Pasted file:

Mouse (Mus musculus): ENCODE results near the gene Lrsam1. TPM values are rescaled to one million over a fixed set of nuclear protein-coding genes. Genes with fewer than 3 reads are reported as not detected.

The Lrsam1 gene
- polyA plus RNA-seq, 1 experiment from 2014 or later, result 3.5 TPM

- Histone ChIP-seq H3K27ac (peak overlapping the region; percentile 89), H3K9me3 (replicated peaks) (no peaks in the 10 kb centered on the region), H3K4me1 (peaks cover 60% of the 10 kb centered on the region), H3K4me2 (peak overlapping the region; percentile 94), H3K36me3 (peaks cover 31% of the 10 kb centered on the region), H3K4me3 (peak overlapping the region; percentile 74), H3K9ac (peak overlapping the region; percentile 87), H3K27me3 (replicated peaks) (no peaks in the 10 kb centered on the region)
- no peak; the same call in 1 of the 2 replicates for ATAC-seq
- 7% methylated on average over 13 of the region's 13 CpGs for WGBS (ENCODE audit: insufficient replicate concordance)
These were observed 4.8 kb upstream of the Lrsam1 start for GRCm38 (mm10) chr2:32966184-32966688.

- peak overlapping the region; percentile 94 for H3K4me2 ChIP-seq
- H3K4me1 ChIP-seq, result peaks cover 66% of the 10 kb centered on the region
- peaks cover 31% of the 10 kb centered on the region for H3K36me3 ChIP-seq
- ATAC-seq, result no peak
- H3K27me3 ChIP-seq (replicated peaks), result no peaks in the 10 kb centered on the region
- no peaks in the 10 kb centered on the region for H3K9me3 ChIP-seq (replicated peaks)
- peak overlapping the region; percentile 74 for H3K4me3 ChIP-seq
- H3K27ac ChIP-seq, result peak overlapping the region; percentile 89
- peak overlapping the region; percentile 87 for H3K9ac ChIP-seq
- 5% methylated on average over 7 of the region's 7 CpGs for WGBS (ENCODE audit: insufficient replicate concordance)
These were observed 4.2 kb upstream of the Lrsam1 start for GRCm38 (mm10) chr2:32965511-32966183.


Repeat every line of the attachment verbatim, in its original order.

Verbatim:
Mouse (Mus musculus): ENCODE results near the gene Lrsam1. TPM values are rescaled to one million over a fixed set of nuclear protein-coding genes. Genes with fewer than 3 reads are reported as not detected.

The Lrsam1 gene
- polyA plus RNA-seq, 1 experiment from 2014 or later, result 3.5 TPM

- Histone ChIP-seq H3K27ac (peak overlapping the region; percentile 89), H3K9me3 (replicated peaks) (no peaks in the 10 kb centered on the region), H3K4me1 (peaks cover 60% of the 10 kb centered on the region), H3K4me2 (peak overlapping the region; percentile 94), H3K36me3 (peaks cover 31% of the 10 kb centered on the region), H3K4me3 (peak overlapping the region; percentile 74), H3K9ac (peak overlapping the region; percentile 87), H3K27me3 (replicated peaks) (no peaks in the 10 kb centered on the region)
- no peak; the same call in 1 of the 2 replicates for ATAC-seq
- 7% methylated on average over 13 of the region's 13 CpGs for WGBS (ENCODE audit: insufficient replicate concordance)
These were observed 4.8 kb upstream of the Lrsam1 start for GRCm38 (mm10) chr2:32966184-32966688.

- peak overlapping the region; percentile 94 for H3K4me2 ChIP-seq
- H3K4me1 ChIP-seq, result peaks cover 66% of the 10 kb centered on the region
- peaks cover 31% of the 10 kb centered on the region for H3K36me3 ChIP-seq
- ATAC-seq, result no peak
- H3K27me3 ChIP-seq (replicated peaks), result no peaks in the 10 kb centered on the region
- no peaks in the 10 kb centered on the region for H3K9me3 ChIP-seq (replicated peaks)
- peak overlapping the region; percentile 74 for H3K4me3 ChIP-seq
- H3K27ac ChIP-seq, result peak overlapping the region; percentile 89
- peak overlapping the region; percentile 87 for H3K9ac ChIP-seq
- 5% methylated on average over 7 of the region's 7 CpGs for WGBS (ENCODE audit: insufficient replicate concordance)
These were observed 4.2 kb upstream of the Lrsam1 start for GRCm38 (mm10) chr2:32965511-32966183.